Edelweiss ARC saw a jump in NPA acquisitions to Rs 18,251 crore as at September 2014 from Rs 14,106 crore at FY14-end. The company’s managing director & CEO, Siby Antony, believes that until banks price assets attractively, asset reconstruction companies (ARCs) will not buy bad loans going ahead. In an interview with Shayan Ghosh, he says RBI’s 15% upfront payment norm would take the industry towards full-cash transactions and attract foreign players. Excerpts:
How do you see the new RBI 15% upfront payment norm?
It is a huge change — from 5% to 15% — and there needs to be a paradigm shift in the way business is done. Banks have to sell assets at a realistic price; 5/95 is more of a quasi-agency business, aiming to help banks manage their books. So, nothing really changes except that bad loans move from a bank to the ARC, which is an outsourced agency doing recovery for the lender. In case of 15/85, it’s a business for the ARC, as 15% upfront cash is a huge investment for Indian ARCs, which are very moderately capitalised.
How important is it for an ARC to buy an asset at a discounted price from the bank?
Without discount, 15% upfront payment does not work. With a 15% upfront payment and a 1.5% management fee charged by us annually, we are able to get a 10% return. Moreover, if you recover the entire amount, you will get just 10% return — which is actually as low as 7% because the 1.5% management fee comes over a long period. Then, there are expenses incurred by the ARC to transfer the assets — stamp duty and registration charges alongside recovery expenses. If you factor in all costs, the ARC can achieve an annual rate of return (ARR) of 7%, which is not at all attractive. So, more than the acquisition price, how much you can recover is what matters.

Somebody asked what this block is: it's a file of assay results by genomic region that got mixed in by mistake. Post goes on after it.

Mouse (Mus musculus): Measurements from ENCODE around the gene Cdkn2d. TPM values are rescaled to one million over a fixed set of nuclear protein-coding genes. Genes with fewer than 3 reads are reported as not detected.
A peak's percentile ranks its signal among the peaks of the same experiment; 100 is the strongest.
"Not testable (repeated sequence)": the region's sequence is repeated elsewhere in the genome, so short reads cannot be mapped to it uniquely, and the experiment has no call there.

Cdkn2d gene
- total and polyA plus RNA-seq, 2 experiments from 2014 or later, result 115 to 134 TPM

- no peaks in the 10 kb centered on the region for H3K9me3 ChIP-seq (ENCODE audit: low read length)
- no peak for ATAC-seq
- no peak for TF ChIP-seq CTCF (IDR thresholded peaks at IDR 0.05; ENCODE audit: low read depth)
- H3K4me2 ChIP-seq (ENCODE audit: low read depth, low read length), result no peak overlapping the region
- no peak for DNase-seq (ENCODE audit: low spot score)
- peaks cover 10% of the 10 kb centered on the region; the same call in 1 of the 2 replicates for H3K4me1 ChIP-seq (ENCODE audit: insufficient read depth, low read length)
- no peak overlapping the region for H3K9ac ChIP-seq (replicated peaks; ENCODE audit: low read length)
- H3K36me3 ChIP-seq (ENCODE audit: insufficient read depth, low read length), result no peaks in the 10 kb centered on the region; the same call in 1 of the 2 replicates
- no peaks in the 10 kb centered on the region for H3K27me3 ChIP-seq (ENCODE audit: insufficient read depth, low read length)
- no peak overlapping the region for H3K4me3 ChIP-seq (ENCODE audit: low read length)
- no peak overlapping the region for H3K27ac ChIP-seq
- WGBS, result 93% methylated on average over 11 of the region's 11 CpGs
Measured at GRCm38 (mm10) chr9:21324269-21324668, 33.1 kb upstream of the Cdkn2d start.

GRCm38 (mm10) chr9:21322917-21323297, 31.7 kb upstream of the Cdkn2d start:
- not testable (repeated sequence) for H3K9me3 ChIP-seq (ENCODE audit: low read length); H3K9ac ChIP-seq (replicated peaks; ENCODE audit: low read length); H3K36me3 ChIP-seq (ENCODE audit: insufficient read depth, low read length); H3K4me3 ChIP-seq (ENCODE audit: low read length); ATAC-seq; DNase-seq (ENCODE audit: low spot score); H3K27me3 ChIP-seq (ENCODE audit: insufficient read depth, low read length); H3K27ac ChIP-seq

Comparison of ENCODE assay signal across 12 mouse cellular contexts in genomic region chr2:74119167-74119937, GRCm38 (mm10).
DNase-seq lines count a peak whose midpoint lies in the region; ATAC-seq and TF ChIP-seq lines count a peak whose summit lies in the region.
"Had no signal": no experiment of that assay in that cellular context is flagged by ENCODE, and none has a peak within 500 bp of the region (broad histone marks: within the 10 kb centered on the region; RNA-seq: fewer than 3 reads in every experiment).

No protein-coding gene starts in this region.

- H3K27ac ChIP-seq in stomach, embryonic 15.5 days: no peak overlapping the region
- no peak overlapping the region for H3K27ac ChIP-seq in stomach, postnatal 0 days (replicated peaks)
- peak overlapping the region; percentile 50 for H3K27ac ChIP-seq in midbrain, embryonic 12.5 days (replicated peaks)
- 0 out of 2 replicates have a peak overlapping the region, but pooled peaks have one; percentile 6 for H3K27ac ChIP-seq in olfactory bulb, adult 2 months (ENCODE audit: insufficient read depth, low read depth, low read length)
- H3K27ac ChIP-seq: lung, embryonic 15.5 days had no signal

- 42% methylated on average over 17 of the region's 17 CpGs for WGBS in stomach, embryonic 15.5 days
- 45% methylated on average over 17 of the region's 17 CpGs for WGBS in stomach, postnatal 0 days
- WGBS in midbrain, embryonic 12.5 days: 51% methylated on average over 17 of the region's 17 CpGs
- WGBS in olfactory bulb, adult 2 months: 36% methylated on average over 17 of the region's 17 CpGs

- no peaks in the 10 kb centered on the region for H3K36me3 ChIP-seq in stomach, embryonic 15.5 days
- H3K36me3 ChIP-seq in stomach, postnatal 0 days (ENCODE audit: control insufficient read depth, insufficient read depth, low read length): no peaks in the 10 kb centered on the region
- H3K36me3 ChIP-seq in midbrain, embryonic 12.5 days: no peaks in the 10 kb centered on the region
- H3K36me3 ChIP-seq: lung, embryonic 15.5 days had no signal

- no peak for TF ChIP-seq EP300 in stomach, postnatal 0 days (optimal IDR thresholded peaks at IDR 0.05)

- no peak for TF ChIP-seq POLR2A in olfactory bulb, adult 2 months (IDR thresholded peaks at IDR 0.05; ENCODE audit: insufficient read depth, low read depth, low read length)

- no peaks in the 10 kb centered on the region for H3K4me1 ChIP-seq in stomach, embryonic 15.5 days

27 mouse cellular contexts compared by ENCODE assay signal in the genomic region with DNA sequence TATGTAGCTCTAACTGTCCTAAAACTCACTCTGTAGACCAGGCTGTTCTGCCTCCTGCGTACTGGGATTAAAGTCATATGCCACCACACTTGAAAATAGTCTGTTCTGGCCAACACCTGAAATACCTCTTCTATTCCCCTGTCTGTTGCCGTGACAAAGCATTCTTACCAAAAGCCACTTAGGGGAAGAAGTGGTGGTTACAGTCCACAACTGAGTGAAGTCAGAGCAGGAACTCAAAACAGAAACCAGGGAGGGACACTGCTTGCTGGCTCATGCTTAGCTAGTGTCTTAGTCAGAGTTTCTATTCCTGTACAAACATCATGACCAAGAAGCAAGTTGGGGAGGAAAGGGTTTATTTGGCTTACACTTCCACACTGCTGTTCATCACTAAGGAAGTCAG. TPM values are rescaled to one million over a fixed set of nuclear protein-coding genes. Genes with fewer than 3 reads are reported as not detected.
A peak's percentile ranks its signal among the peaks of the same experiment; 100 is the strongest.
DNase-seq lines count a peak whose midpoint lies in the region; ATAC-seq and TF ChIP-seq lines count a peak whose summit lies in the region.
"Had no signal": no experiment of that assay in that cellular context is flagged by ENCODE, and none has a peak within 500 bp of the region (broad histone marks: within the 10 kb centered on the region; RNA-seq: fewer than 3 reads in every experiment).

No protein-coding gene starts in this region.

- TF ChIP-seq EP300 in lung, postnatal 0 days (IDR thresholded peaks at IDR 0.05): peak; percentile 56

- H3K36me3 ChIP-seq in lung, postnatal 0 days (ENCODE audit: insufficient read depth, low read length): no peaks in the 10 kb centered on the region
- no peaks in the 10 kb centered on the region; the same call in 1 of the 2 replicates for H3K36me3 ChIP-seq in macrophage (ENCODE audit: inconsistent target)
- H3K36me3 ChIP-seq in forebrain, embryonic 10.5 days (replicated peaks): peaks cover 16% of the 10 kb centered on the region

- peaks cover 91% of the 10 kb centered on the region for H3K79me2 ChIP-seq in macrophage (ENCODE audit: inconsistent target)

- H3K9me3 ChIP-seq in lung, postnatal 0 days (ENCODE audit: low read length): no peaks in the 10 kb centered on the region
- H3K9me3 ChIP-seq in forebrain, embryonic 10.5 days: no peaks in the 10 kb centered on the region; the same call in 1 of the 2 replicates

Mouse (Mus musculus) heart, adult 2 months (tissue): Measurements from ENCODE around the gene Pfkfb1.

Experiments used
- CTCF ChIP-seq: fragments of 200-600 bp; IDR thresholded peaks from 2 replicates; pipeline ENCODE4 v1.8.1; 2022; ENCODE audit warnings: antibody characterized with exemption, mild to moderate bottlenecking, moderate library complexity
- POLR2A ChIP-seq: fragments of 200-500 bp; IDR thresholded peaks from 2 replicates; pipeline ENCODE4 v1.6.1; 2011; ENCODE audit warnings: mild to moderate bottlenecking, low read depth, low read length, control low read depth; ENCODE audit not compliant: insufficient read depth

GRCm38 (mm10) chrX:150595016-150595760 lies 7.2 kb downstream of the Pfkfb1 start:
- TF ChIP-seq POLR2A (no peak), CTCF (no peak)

In the long run, will the ecosystem benefit from the 15% upfront payment?
It signals a move towards full-cash transactions, which is the global practice. When foreign funds come to India, they would not like to do security-receipt-based acquisitions. They would prefer to buy out the asset, which will be at a deeper discount so that they can be profitable. In all developed countries, full-cash transaction is the norm and nowhere else in the world is there an SR structure. The SR structure is primarily to support banks in NPA management.
Where do you see sale of NPAs for the entire year?
Bad loans in the system are huge and, in the short run, banks can manage NPAs by selling them to ARCs. In the longer term, however, unless the economy recovers, it is very difficult for any recovery mechanism to work. Even corporate debt restructuring (CDR) has seen many cases of package failure as the economy has not yet grown at the expected levels. And in CDR, what you are doing is giving a little more time and some concession to navigate through the difficult period. If the difficult period gets prolonged, it does not work. However, I feel that by March 2015, if banks want to adjust their NPAs, they will have to sell them at the right price — unless it is attractive to ARCs, there would not be any sale.